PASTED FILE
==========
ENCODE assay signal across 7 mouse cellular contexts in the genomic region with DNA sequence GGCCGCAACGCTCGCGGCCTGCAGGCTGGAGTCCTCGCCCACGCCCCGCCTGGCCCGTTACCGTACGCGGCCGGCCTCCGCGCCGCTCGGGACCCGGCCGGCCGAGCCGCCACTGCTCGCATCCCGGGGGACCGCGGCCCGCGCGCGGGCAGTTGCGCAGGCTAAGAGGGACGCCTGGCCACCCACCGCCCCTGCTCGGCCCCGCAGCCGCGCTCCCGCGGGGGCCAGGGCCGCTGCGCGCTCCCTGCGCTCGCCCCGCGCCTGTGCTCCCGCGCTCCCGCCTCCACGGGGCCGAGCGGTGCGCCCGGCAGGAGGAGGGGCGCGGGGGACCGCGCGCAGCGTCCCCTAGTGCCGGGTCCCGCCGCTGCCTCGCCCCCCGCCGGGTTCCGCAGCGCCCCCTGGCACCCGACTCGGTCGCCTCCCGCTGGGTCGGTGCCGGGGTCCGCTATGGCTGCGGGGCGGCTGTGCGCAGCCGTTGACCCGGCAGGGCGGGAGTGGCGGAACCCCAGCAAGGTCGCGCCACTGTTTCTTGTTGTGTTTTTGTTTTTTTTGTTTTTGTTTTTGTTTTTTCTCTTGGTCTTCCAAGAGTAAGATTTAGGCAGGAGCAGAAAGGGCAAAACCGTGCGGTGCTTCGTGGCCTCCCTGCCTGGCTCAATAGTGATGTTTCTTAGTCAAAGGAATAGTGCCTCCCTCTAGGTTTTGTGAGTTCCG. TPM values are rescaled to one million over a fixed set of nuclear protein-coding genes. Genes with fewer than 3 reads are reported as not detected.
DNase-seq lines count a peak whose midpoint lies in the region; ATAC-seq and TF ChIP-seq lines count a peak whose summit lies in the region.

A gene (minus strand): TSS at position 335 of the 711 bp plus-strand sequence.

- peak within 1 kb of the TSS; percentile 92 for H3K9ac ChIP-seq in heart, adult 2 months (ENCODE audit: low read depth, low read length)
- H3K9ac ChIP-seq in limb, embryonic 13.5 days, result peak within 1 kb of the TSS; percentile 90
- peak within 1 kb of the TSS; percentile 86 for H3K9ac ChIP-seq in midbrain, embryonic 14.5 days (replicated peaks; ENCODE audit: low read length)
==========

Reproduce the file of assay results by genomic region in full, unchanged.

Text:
ENCODE assay signal across 7 mouse cellular contexts in the genomic region with DNA sequence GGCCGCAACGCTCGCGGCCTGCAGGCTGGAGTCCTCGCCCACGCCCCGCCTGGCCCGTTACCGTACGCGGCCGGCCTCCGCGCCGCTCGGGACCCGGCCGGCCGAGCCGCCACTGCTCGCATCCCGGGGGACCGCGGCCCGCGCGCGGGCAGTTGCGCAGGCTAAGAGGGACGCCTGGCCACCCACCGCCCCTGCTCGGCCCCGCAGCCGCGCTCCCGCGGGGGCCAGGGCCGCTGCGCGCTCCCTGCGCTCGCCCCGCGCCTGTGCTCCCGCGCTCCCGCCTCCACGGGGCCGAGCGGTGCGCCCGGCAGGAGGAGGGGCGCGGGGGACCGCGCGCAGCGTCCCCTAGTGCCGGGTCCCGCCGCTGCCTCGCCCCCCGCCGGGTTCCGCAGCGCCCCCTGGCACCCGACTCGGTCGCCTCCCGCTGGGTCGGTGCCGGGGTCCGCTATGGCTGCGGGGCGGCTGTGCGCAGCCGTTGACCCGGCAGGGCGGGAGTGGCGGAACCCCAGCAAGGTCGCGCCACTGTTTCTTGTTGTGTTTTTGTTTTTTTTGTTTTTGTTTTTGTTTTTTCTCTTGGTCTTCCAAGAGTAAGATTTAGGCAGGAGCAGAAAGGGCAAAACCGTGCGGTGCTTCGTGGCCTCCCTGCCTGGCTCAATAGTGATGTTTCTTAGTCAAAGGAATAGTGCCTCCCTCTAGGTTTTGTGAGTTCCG. TPM values are rescaled to one million over a fixed set of nuclear protein-coding genes. Genes with fewer than 3 reads are reported as not detected.
DNase-seq lines count a peak whose midpoint lies in the region; ATAC-seq and TF ChIP-seq lines count a peak whose summit lies in the region.

A gene (minus strand): TSS at position 335 of the 711 bp plus-strand sequence.

- peak within 1 kb of the TSS; percentile 92 for H3K9ac ChIP-seq in heart, adult 2 months (ENCODE audit: low read depth, low read length)
- H3K9ac ChIP-seq in limb, embryonic 13.5 days, result peak within 1 kb of the TSS; percentile 90
- peak within 1 kb of the TSS; percentile 86 for H3K9ac ChIP-seq in midbrain, embryonic 14.5 days (replicated peaks; ENCODE audit: low read length)